On Thursday, October 21, Moscow Mayor Sergei Sobyanin announced the introduction of a hard lockdown, which will begin in a week. From October 28 to November 7, only pharmacies and grocery stores will be open in the Russian capital. Only those vaccinated and recently ill will be allowed to enter museums and theaters. The day before, Russian President Vladimir Putin signed a decree on non-working days in the first week of November.
The authorities took such measures in connection with new anti-records for morbidity and mortality from COVID-19 amid low rates of vaccination. What is needed in order for the majority of Russians to take root, and will a lockdown help in this?
Lockdown and compulsory vaccination against the new wave
By October 20, about 32% of the population of Russia had completed the full course of vaccination. This figure also includes those who were vaccinated more than six months ago. Against the background of developed countries, this is one of the lowest indicators. At the same time, officially vaccination in Russia lasts almost a year. In October, morbidity and mortality rates regularly hit anti-records. “In the coming days, we will reach historic peaks in the incidence of covid,” Moscow Mayor Sergei Sobyanin warned on October 21.
The impending wave of the pandemic, the authorities are going to bring down the de facto mandatory vaccinations and lockdowns. In many regions, authorities allow only those vaccinated and recently ill to visit crowded places. In Moscow and the Moscow region, from next week, all establishments will be closed, except for pharmacies and grocery stores. Exceptions were made for theaters and museums – it will be possible to get there with a QR code, which indicates vaccination or transferred coronavirus.
It is not surprising that against the background of a new wave of the pandemic in Russia, the voices of those who advocate compulsory vaccination are louder and louder. However, as the FOM found out, Russians are not unanimous about this idea – 47% of the respondents have a positive and negative attitude towards it. At the same time, the majority of them (60%) believe that mass vaccination is needed to fight the coronavirus, only 23% do not see it as necessary.
Distrust of the authorities – mistrust of the vaccine
Until the beginning of summer, the share of people who opposed vaccination among Russians was about 60%, while about 30% were generally ready to get vaccinated. Such data were given by DW director of the Levada Center Denis Volkov. In the summer, there were fewer skeptics, but only slightly. By the end of August, according to the same estimates, 52% of Russian residents refused to be vaccinated. Just in the summer, for example, in Moscow, for two weeks the QR-code regime was in effect, when without them they were not allowed to enter cafes and restaurants. After that, the rate of vaccination began to decline again.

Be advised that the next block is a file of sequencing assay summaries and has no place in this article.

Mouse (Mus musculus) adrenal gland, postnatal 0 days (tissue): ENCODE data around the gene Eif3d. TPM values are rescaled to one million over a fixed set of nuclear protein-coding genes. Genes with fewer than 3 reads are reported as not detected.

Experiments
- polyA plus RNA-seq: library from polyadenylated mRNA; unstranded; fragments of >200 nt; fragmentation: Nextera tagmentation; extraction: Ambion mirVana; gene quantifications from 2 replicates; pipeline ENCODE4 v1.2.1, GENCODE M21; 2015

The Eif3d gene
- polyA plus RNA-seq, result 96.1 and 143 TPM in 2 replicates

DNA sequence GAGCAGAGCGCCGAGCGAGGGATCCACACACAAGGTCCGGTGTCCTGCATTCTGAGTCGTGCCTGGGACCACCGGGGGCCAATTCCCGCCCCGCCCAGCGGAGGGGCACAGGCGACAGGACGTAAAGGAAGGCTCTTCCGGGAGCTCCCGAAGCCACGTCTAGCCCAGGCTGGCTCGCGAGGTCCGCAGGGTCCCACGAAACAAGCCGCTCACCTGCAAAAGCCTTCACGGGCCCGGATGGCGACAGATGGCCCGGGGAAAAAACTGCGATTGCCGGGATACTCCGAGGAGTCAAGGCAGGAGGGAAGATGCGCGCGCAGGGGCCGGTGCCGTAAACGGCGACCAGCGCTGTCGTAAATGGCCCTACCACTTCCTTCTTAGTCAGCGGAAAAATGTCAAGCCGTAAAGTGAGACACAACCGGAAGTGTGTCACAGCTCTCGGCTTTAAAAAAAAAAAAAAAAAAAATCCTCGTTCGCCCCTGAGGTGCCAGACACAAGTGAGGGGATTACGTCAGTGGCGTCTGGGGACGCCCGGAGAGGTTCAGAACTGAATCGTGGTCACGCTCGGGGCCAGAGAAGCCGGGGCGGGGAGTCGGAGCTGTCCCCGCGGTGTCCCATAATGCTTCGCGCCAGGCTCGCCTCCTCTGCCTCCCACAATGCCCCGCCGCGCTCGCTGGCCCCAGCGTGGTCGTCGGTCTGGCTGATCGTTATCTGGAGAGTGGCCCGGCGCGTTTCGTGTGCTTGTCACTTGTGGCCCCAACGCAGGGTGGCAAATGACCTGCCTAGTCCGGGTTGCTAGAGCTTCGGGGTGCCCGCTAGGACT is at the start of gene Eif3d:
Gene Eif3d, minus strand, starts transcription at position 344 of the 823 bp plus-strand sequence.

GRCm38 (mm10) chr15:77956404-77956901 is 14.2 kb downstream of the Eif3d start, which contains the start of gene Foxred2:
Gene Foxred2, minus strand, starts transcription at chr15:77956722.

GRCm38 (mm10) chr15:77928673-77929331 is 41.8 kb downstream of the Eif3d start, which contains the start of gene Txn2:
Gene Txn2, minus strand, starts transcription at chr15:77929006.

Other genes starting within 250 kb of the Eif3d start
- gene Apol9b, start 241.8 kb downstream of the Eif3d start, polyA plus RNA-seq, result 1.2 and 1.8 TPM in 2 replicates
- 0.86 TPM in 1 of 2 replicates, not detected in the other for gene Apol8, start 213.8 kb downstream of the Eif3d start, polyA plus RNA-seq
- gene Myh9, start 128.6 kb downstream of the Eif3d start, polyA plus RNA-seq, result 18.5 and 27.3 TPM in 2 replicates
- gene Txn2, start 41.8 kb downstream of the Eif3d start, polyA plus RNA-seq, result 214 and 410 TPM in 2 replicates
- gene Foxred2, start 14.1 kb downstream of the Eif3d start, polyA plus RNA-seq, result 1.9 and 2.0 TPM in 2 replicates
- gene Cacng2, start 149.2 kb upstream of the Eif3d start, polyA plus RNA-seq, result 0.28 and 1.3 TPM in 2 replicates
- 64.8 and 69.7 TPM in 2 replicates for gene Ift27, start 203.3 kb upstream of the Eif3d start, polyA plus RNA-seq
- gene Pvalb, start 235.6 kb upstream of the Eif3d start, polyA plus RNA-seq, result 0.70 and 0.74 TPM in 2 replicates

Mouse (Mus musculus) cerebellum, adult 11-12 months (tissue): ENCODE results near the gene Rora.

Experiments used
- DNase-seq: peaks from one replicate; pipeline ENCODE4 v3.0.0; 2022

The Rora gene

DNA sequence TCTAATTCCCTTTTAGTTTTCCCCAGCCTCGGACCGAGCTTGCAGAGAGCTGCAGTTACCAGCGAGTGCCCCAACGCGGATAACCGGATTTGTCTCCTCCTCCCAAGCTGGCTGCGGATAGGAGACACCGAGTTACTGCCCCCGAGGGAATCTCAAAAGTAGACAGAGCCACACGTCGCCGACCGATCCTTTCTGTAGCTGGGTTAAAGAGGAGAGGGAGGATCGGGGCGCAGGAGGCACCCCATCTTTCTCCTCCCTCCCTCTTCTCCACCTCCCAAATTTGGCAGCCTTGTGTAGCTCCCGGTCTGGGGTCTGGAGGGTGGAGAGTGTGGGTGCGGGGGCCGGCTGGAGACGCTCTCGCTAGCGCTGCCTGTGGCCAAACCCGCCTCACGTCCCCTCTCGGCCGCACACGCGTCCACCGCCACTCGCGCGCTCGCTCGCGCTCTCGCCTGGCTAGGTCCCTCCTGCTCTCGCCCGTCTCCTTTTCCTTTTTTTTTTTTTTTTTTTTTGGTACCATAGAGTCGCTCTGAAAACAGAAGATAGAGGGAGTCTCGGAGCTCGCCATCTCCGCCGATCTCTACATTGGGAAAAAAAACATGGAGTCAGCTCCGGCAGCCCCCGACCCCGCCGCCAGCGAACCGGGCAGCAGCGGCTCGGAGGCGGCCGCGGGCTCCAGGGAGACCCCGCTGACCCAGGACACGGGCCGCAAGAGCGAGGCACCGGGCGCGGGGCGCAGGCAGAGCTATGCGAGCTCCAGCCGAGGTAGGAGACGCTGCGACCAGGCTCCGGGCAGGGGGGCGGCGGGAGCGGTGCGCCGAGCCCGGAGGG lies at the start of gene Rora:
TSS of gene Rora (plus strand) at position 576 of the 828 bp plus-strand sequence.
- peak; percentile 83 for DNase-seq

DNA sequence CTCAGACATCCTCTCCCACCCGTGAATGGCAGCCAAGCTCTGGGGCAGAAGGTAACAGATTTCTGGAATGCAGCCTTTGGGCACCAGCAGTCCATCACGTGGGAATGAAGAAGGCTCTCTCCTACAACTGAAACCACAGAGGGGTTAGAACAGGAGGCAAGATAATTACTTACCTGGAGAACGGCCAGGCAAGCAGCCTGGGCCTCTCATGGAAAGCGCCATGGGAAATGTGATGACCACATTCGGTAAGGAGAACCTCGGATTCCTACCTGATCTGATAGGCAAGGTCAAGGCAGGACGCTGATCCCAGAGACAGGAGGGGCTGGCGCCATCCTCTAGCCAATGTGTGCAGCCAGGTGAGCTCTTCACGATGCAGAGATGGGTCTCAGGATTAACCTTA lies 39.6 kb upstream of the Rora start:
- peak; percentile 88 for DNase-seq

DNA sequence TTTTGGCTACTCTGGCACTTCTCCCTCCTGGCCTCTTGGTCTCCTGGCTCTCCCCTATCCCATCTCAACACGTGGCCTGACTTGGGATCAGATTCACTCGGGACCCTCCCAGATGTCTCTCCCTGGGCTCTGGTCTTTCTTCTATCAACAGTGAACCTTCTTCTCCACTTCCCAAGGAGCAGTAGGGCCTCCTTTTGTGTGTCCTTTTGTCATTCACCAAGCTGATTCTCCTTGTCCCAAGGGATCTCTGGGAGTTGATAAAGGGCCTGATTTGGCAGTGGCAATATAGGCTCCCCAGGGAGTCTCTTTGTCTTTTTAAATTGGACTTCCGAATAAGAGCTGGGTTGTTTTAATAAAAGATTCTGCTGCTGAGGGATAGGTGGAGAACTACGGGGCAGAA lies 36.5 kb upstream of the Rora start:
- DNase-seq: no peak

Prime Minister Mikhail Mishustin and the head physician of the hospital in Kommunarka Denis Protsenko, June 2021
The Levada Center polls showed that the failure rates until recently were associated with fear of vaccinations against the background of mistrust of the authorities. Volkov notes that the level of critical perception of various power structures is quite high, for example, almost half of the respondents disapprove of the government’s activities.
“We see that among those who have a negative attitude towards the authorities, the percentage of those who are ready to be vaccinated is much lower,” the sociologist points out. “Those who do not trust the authorities, by default, take all its initiatives with hostility. “. Even those who are afraid of contracting coronavirus are afraid of vaccinations, Volkov said.
Explanatory work is needed, not prohibitions
Now about half of the population of Russia in one way or another support the efforts of the authorities in the fight against coronavirus, according to the research holding “Romir”. “We are seeing a polarization of society,” says the president of the holding, Andrei Milekhin. Ed.) further toughens its position. That is why we see so much counter-argument, hype and fake information on the Internet. “
The authorities, according to Milekhin, react to this inadequately: with bans and restrictions. Almost immediately after the outbreak of the pandemic in Russia, in March 2020, the State Duma adopted a law criminalizing violations of sanitary and epidemiological rules and for spreading fakes in an emergency.
“It is practically impossible to try to close or ban all this,” Milekhin believes. According to him, decision-makers need to understand that society is complexly structured, and each group of the population needs to provide arguments that convince representatives of this particular group.
Lockdown will spur vaccinations?
Judging by the data collected by the portal Gogov.ru, in recent days, the level of vaccination is approaching the peak values that were recorded this summer. More than 500 thousand people have been vaccinated daily since October 18. The threat of a lockdown and an increase in the number of restrictions for the unvaccinated in different regions could affect the attitude of Russians to vaccination, believes Denis Volkov of the Levada Center.
“We saw in our research that a significant proportion of those who were not ready to be vaccinated were waiting for the opportunity to be put in a forced position,” the sociologist explains. “But such measures work if they are consistent and long-term. … Volkov believes that in Europe it is precisely the long and hard lockdown that has largely led to the fact that Europeans are now willingly vaccinating themselves.